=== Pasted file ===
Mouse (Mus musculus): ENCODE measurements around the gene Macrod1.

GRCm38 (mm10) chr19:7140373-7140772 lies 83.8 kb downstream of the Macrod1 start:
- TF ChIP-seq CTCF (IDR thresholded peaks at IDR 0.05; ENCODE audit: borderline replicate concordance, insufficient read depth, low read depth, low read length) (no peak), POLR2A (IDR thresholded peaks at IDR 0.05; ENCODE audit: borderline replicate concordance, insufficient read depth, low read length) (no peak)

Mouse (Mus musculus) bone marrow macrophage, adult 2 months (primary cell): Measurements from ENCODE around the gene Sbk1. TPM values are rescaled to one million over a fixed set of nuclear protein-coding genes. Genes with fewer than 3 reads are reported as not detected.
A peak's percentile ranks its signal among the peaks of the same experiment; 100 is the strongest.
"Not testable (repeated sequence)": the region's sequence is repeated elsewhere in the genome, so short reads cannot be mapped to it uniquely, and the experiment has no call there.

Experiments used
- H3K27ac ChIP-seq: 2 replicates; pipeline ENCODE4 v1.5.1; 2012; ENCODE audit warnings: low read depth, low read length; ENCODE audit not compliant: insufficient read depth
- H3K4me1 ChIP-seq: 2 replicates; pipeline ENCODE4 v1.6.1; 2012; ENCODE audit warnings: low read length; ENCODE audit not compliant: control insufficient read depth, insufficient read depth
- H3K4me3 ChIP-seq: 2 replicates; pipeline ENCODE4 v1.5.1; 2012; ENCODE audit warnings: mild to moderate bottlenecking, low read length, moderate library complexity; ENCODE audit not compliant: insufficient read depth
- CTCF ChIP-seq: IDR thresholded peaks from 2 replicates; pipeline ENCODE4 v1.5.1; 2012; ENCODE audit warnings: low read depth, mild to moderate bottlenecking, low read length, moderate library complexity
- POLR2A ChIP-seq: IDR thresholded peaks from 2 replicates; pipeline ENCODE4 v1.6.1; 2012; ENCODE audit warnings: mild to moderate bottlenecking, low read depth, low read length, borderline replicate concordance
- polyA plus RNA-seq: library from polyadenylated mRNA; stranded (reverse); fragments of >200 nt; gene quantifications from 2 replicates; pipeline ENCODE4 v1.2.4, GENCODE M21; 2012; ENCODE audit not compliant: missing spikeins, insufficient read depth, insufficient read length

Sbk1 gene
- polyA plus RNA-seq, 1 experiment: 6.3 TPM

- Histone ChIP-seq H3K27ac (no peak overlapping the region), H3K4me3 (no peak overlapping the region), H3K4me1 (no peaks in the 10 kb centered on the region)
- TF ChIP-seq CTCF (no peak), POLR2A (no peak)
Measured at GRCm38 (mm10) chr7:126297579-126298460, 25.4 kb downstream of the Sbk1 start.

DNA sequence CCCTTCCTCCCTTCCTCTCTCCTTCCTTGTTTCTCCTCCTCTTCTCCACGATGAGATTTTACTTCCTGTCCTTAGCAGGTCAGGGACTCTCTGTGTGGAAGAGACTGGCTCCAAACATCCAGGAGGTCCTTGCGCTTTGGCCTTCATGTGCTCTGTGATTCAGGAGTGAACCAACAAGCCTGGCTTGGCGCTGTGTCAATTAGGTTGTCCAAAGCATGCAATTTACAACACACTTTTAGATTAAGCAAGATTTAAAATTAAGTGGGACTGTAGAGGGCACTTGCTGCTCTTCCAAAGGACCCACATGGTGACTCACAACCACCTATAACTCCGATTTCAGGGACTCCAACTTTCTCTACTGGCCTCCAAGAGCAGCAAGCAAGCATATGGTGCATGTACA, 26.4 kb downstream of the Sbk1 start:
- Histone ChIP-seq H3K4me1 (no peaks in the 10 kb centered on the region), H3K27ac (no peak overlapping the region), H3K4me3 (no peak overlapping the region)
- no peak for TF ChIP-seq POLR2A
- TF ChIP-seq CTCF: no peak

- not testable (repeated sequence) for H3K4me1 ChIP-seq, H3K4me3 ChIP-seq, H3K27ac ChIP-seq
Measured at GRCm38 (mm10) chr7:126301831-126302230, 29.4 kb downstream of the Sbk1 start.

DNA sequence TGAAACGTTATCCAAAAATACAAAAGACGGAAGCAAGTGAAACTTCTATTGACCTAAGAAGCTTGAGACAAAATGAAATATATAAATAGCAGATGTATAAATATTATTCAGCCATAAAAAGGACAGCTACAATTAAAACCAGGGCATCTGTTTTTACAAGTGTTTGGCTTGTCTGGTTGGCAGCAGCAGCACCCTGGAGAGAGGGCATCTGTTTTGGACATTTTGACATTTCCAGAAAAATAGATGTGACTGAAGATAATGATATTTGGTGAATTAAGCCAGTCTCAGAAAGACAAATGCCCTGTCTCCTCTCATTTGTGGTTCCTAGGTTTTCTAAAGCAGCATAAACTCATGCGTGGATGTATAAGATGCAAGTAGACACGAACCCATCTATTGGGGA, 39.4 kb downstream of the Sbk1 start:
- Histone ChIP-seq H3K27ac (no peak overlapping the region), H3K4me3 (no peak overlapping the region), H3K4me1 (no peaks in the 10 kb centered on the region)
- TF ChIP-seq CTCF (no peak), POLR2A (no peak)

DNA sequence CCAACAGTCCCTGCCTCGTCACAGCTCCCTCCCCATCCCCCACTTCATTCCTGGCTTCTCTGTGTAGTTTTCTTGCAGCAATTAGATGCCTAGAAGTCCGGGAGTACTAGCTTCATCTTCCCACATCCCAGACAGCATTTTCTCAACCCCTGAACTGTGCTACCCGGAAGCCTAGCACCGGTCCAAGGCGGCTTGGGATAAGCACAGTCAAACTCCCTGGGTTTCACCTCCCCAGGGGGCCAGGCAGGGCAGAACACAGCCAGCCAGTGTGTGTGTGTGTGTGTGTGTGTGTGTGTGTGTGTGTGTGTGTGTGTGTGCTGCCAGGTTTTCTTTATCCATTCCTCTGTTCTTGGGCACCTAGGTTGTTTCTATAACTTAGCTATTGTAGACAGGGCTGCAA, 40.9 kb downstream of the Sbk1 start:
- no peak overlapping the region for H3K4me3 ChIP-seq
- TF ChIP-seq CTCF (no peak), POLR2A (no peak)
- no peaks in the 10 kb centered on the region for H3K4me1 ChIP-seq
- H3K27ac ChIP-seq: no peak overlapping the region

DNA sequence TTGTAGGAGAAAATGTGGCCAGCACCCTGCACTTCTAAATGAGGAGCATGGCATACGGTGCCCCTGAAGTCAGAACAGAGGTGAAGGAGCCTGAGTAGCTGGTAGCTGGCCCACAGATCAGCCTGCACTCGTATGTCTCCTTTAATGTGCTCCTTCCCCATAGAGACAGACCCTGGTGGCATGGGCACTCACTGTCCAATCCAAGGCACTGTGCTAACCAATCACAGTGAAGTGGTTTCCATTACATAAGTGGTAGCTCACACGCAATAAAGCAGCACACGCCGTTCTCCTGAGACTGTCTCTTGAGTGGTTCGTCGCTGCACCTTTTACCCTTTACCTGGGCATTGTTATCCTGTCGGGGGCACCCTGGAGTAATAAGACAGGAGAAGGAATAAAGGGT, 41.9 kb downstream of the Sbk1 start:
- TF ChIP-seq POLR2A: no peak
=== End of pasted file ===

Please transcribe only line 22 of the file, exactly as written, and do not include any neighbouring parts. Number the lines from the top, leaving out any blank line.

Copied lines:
- TF ChIP-seq CTCF: no peak